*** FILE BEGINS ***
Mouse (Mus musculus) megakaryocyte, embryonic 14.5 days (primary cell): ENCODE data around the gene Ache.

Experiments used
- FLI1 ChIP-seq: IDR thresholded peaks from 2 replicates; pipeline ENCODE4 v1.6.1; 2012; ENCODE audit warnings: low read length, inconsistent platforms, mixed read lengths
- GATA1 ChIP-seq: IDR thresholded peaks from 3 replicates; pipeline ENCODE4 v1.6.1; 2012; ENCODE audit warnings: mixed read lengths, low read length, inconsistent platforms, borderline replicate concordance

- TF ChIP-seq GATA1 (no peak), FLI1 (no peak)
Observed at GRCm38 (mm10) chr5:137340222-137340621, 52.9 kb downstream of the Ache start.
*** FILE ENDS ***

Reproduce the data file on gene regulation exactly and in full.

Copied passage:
Mouse (Mus musculus) megakaryocyte, embryonic 14.5 days (primary cell): ENCODE data around the gene Ache.

Experiments used
- FLI1 ChIP-seq: IDR thresholded peaks from 2 replicates; pipeline ENCODE4 v1.6.1; 2012; ENCODE audit warnings: low read length, inconsistent platforms, mixed read lengths
- GATA1 ChIP-seq: IDR thresholded peaks from 3 replicates; pipeline ENCODE4 v1.6.1; 2012; ENCODE audit warnings: mixed read lengths, low read length, inconsistent platforms, borderline replicate concordance

- TF ChIP-seq GATA1 (no peak), FLI1 (no peak)
Observed at GRCm38 (mm10) chr5:137340222-137340621, 52.9 kb downstream of the Ache start.